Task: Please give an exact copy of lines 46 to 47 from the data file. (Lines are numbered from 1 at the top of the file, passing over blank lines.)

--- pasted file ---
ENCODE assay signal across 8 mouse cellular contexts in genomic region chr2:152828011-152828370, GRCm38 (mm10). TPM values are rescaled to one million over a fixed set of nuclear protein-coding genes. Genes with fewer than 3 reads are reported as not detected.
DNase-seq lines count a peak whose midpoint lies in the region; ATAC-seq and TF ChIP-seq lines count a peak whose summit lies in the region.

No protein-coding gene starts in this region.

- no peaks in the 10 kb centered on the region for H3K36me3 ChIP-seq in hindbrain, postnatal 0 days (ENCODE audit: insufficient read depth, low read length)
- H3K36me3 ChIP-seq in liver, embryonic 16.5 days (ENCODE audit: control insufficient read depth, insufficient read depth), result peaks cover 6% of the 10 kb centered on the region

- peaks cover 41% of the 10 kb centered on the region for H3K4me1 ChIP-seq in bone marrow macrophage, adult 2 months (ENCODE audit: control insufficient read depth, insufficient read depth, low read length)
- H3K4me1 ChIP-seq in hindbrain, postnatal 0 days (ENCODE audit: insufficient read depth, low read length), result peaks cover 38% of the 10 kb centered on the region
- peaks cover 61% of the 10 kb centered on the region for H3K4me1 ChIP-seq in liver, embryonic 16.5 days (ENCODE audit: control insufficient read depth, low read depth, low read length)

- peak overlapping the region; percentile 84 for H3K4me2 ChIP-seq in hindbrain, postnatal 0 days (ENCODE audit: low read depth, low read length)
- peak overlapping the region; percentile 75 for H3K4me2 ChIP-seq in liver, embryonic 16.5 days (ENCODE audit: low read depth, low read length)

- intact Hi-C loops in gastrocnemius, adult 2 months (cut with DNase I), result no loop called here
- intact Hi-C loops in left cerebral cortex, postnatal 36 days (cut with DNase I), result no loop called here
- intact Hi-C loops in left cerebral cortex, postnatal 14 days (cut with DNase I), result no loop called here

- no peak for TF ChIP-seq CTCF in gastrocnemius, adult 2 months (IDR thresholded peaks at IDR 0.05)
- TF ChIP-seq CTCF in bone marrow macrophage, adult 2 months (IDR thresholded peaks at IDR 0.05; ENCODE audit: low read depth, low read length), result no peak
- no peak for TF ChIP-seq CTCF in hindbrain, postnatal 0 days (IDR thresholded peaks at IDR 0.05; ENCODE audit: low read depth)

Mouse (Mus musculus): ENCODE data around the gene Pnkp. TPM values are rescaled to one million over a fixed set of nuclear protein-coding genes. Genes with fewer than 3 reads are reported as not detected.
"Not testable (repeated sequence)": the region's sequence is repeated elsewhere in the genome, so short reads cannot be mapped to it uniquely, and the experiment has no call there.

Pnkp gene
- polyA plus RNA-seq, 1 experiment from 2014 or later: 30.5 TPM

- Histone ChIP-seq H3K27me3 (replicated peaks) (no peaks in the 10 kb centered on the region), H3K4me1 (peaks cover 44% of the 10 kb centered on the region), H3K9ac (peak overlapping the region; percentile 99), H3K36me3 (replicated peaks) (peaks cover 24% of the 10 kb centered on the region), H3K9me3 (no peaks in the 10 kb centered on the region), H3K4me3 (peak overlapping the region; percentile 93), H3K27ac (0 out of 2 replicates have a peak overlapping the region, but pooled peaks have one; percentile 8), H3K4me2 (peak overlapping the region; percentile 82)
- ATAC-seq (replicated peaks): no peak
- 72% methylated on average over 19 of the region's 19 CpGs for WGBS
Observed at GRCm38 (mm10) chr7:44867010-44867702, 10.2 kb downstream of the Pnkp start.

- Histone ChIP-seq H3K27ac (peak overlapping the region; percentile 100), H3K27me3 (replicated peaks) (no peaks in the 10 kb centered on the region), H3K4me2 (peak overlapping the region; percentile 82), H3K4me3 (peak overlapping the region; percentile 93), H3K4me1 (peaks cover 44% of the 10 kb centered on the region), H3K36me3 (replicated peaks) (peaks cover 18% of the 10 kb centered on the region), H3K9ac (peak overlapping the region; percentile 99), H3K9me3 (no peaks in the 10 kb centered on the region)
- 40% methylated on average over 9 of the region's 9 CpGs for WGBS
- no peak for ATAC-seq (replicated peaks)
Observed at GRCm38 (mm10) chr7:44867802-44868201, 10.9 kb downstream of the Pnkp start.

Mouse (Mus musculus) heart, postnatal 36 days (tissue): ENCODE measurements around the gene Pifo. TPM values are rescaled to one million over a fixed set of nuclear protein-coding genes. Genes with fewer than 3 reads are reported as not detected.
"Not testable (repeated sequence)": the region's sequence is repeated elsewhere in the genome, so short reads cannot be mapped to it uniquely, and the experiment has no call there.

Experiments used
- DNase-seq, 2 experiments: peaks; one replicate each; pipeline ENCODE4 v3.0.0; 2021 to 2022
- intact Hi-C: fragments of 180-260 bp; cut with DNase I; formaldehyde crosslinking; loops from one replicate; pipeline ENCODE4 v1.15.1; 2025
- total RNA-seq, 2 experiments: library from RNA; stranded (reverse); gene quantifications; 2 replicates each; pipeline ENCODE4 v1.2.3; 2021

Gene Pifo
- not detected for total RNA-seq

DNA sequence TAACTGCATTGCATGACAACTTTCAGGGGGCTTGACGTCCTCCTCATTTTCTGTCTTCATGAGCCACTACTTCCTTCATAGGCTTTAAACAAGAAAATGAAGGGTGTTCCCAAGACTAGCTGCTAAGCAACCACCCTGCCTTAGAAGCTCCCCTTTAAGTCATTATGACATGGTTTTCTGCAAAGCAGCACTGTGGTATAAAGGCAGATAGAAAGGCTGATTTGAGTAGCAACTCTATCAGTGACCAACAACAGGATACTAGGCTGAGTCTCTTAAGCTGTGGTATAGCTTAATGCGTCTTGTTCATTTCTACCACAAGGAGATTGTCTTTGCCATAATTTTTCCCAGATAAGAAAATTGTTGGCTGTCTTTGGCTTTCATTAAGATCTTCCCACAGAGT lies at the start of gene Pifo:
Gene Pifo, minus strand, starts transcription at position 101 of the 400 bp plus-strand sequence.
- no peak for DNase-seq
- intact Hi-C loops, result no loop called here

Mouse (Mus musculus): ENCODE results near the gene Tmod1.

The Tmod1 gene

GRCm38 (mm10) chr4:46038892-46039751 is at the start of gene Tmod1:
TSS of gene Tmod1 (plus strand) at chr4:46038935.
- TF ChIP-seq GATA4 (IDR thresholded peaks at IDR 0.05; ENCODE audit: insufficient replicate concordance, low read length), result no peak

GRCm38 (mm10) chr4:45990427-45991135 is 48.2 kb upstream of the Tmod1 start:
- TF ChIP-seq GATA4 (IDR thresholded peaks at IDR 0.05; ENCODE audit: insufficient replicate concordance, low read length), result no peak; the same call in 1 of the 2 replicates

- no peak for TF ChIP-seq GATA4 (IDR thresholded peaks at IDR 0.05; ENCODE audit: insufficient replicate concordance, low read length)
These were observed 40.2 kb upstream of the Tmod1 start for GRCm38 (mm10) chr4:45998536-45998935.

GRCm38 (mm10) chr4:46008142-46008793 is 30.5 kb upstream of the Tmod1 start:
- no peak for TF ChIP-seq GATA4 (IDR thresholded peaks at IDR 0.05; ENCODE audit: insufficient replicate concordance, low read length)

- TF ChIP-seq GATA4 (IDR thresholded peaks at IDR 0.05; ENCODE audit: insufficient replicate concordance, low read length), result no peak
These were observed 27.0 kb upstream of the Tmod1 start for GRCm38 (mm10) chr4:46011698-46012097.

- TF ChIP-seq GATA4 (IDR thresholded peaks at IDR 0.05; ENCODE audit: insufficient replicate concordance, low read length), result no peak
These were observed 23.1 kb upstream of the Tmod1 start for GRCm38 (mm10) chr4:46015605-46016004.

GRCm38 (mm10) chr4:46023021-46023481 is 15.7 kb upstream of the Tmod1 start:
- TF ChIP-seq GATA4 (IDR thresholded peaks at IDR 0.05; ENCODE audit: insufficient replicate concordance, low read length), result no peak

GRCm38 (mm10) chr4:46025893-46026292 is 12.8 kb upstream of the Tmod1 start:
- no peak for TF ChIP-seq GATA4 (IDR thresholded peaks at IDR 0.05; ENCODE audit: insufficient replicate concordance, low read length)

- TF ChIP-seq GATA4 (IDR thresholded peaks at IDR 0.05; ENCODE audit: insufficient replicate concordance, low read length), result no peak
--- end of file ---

GRCm38 (mm10) chr4:45990427-45991135 is 48.2 kb upstream of the Tmod1 start:
- TF ChIP-seq GATA4 (IDR thresholded peaks at IDR 0.05; ENCODE audit: insufficient replicate concordance, low read length), result no peak; the same call in 1 of the 2 replicates